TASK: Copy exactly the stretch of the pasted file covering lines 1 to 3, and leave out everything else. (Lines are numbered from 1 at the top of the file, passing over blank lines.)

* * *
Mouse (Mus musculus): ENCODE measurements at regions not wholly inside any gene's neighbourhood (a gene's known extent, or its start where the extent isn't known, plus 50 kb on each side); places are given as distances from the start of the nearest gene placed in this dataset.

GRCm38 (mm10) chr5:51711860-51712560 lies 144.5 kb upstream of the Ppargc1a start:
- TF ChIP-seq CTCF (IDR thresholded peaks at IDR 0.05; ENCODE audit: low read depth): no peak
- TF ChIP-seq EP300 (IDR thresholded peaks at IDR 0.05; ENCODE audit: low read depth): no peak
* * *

Mouse (Mus musculus): ENCODE measurements at regions not wholly inside any gene's neighbourhood (a gene's known extent, or its start where the extent isn't known, plus 50 kb on each side); places are given as distances from the start of the nearest gene placed in this dataset.

GRCm38 (mm10) chr5:51711860-51712560 lies 144.5 kb upstream of the Ppargc1a start:
- TF ChIP-seq CTCF (IDR thresholded peaks at IDR 0.05; ENCODE audit: low read depth): no peak